This typifies today’s flipper – get a deal on a lazy short-sale, add lipstick, boast of the improvements (“completely remodeled from top to bottom’), and shoot for outrageous profit. What a country!
Category Archive: ‘Flips’
This had been on the MLS for less than 24 hours when I went by around lunchtime today, and people were already all over it. Compared to the rest of the recent offerings around La Jolla, it looks like a deal:
In areas where the inventory is close to zero, add the basic flipper package and stand by for offers:
These sellers paid $500,000 in February.
Doomers have claimed that since rates went up, investors are fleeing the market. Thankfully Alejandro of the latimes.com looked into it a bit deeper to find that there are plenty of investors, but it’s finding the deals that is the challenge – an excerpt:
Now the foreclosed homes in those markets are almost gone — yet investors have kept buying, competing with individual buyers in standard sales.
The number of so-called absentee buyers, usually cash investors, has dropped slightly in Southern California since hitting a record in January. But they still account for more than 1 in 4 home purchases in the region. And just 8% of those deals were on foreclosed homes in June, compared with 25% a year earlier and a peak of 55% in February 2009.
“Everybody and their dog is an investor,” said Dick Caley, a Long Beach real estate agent. “It has gotten to the point where I do not even return the call.”
As it turned out, housing investors needed neither the prodding of the Federal Reserve nor the bulk foreclosure sales from Fannie Mae, which never materialized beyond the pilot phase. The single-family rental industry now has several major players in multiple markets, with some recently created companies trading publicly.
The mix of investors and their strategies are shifting, with large financial firms starting to pull back and smaller players moving in, looking to buy, fix and flip homes for a quick profit. But rapid price increases are making it harder for people to afford a house and qualify for a home loan.
The two big Pardee tracts in Carmel Valley haven’t disrupted the resale market – instead, with deliveries being so far out, they have probably helped resales which have a more-immediate occupancy.
Leucadia might be different - Shea is building enough new mid-range homes that the resale market might feel it next year.
At this location off Vulcan, Shea is building 39 houses from 2,520sf to 3,041 sf (which hopefully should start under $1,000,000), and 30 townhouses from 1,276sf to 1,575sf. They decided not to use my suggested Train Track Estates:
The latimes.com featured celebrities who have turned to flipping houses:
This is the 8 br/9 ba, 13,000sf house off Sunset that is listed for $28,800,000:
Back in the old days there were 100-500 foreclosures per year in SD County:
We’ve already had 1,504 properties get foreclosed in the first half of 2013, so historically we’re still at elevated levels.
But with the county averaging 3,000+ total sales per month, lenders will be able to sprinkle in a couple of hundred REOs each month without affecting values much. In addition, flippers will keep doing their share; selling a similar amount of properties for retail-plus.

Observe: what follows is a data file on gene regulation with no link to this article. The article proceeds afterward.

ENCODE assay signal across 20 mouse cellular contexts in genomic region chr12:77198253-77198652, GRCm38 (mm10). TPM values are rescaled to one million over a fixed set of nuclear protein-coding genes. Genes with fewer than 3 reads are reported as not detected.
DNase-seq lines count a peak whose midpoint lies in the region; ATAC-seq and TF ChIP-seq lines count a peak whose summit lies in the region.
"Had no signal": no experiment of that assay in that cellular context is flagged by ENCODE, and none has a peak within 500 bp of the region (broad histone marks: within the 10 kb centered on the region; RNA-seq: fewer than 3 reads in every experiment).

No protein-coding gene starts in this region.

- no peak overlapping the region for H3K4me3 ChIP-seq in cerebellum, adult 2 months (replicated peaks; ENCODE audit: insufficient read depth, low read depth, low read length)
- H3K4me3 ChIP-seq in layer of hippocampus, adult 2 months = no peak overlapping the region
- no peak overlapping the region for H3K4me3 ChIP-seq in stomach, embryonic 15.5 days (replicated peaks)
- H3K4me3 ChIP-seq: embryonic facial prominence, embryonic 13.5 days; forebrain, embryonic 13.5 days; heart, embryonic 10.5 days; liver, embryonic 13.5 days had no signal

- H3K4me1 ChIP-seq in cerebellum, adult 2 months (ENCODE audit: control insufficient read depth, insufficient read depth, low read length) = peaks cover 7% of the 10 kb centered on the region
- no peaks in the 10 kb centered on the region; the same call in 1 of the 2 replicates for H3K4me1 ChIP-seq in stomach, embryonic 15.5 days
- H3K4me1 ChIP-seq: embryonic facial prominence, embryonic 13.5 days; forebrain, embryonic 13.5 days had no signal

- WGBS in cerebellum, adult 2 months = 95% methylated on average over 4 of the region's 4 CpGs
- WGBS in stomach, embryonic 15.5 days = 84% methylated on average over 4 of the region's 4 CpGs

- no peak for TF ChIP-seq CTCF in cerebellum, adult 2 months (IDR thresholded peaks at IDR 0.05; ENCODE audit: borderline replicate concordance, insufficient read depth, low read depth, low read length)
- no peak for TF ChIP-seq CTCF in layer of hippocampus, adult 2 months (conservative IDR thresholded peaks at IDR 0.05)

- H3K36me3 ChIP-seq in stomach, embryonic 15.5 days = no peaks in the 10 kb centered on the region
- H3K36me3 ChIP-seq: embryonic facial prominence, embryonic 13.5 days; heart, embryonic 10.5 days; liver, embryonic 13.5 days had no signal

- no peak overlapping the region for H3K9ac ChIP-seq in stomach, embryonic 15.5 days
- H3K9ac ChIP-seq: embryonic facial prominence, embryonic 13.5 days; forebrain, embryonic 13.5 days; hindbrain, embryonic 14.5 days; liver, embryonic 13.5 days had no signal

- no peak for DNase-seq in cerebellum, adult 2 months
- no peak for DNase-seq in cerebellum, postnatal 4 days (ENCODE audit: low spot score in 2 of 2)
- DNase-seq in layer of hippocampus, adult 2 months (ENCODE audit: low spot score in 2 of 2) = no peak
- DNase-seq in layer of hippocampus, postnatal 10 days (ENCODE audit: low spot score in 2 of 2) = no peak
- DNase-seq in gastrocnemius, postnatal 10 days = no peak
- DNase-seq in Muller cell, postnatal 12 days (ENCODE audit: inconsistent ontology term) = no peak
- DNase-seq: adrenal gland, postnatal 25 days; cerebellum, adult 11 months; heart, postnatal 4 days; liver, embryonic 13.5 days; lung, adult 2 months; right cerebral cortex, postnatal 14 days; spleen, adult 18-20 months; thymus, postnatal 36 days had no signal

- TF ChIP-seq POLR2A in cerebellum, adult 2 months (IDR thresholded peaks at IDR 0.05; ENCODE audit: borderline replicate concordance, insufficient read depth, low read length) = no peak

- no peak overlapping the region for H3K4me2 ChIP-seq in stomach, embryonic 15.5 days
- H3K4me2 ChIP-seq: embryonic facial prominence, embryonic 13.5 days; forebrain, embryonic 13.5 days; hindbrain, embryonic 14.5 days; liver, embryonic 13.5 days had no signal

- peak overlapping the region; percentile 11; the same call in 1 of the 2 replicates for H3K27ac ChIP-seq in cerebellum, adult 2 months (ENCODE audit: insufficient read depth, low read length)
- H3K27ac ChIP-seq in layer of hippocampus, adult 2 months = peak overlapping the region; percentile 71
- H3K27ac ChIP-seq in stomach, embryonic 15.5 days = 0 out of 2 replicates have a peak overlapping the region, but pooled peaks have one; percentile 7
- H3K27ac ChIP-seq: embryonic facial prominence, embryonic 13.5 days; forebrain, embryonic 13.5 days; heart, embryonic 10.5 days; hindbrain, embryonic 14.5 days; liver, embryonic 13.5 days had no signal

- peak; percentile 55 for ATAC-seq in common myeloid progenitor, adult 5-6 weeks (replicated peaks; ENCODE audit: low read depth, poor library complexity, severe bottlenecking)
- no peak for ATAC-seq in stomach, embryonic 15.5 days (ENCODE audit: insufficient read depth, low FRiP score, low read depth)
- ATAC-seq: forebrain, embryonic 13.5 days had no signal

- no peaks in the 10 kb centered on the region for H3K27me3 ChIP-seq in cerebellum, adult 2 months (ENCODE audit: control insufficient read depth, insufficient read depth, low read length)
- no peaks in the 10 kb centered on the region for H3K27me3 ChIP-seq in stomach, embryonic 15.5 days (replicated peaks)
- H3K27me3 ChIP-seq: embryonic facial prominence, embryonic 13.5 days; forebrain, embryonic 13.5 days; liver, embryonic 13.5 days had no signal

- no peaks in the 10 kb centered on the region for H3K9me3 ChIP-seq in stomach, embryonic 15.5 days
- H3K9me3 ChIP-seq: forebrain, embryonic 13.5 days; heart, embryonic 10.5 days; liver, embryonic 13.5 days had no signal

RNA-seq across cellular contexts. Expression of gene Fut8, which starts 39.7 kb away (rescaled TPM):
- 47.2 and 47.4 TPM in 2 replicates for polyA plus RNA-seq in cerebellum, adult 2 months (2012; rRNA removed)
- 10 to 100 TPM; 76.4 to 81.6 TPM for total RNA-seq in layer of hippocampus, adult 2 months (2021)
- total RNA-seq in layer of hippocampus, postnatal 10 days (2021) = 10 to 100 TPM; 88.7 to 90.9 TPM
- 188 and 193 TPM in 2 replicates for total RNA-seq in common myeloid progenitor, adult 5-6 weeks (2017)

Lenders must be feeling comfortable at these levels, because the number of total notices were almost identical for the last two quarters. The Notices of Trustee Sale were down 52% Y-O-Y:
At first glance, it looked like both lenders were paid off because the sales price from the trustee sale was recorded as $1,200,000. But upon further review (at foreclosureradar.com), the new owner actually paid $1,075,000:
Have you thought about being a flipper, and paying to learn the craft?
Armando Montelongo Seminars offers long weekends of questionable advice, raucous showmanship and tours of foreclosed homes in some of America’s poorest sections. His secret formula: Go deeply into debt to buy distressed properties, fix them up minimally and sell them quickly. “People throw money at me to become multimillionaires,” Montelongo, a large, stocky guy with shoulder-length black hair, tells the crowd. “This is the means to your end.”
No guarantee that end will terminate in six zeroes. Montelongo, the onetime star of A&E’s Flip This House, offers scant proof the formula has turned his “students” into plutocrats. Asked to provide successful seminar alums, Montelongo serves up two–neither has made millions. Billy Godsey declines to detail his finances. Jake Leicht claims he’s made about $180,000 in 16 months buying 18 homes.
The one certain multimillionaire to emerge from Montelongo’s seminars? Montelongo himself.
His formula is simple: First, expose people to his system through a 90-minute free seminar. Then funnel them into a second (cost: $1,497 per couple) and, finally, a third: a three-day extravaganza like the one I attended that runs $40,000 for two.
Montelongo claims his San Antonio, Tex. company will rake in an estimated $100 million in revenue this year from 350,000 people attending one of 3,580 events. That’s up from 57,000 folks at 120 seminars, generating $12 million in sales in 2009, its first year of business. If Montelongo’s numbers are accurate, and his margins are typical for this kind of thing, then he will personally pocket $50 million this year (he owns 100% of the enterprise).
Read the full story here: